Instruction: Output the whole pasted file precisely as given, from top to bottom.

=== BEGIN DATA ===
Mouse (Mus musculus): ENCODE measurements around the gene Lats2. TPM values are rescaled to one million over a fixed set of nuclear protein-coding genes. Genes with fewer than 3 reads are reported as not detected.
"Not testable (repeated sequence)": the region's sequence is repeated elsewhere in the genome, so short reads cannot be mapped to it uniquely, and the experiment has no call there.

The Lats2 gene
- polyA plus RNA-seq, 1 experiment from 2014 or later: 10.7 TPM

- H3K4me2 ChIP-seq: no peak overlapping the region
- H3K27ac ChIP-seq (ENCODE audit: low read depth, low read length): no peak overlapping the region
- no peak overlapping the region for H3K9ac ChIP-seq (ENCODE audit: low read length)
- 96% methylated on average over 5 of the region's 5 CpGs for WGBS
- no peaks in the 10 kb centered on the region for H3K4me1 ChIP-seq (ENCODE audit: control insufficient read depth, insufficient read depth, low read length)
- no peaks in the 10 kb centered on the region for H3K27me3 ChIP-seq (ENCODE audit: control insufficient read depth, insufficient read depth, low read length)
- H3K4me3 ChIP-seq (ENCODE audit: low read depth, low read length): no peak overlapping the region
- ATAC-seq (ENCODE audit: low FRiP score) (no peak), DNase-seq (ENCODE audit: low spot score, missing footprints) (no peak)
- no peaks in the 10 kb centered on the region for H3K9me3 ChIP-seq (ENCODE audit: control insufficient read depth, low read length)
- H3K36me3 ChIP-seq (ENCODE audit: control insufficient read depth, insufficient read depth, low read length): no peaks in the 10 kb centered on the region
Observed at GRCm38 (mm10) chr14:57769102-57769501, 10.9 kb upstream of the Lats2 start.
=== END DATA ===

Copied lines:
Mouse (Mus musculus): ENCODE measurements around the gene Lats2. TPM values are rescaled to one million over a fixed set of nuclear protein-coding genes. Genes with fewer than 3 reads are reported as not detected.
"Not testable (repeated sequence)": the region's sequence is repeated elsewhere in the genome, so short reads cannot be mapped to it uniquely, and the experiment has no call there.

The Lats2 gene
- polyA plus RNA-seq, 1 experiment from 2014 or later: 10.7 TPM

- H3K4me2 ChIP-seq: no peak overlapping the region
- H3K27ac ChIP-seq (ENCODE audit: low read depth, low read length): no peak overlapping the region
- no peak overlapping the region for H3K9ac ChIP-seq (ENCODE audit: low read length)
- 96% methylated on average over 5 of the region's 5 CpGs for WGBS
- no peaks in the 10 kb centered on the region for H3K4me1 ChIP-seq (ENCODE audit: control insufficient read depth, insufficient read depth, low read length)
- no peaks in the 10 kb centered on the region for H3K27me3 ChIP-seq (ENCODE audit: control insufficient read depth, insufficient read depth, low read length)
- H3K4me3 ChIP-seq (ENCODE audit: low read depth, low read length): no peak overlapping the region
- ATAC-seq (ENCODE audit: low FRiP score) (no peak), DNase-seq (ENCODE audit: low spot score, missing footprints) (no peak)
- no peaks in the 10 kb centered on the region for H3K9me3 ChIP-seq (ENCODE audit: control insufficient read depth, low read length)
- H3K36me3 ChIP-seq (ENCODE audit: control insufficient read depth, insufficient read depth, low read length): no peaks in the 10 kb centered on the region
Observed at GRCm38 (mm10) chr14:57769102-57769501, 10.9 kb upstream of the Lats2 start.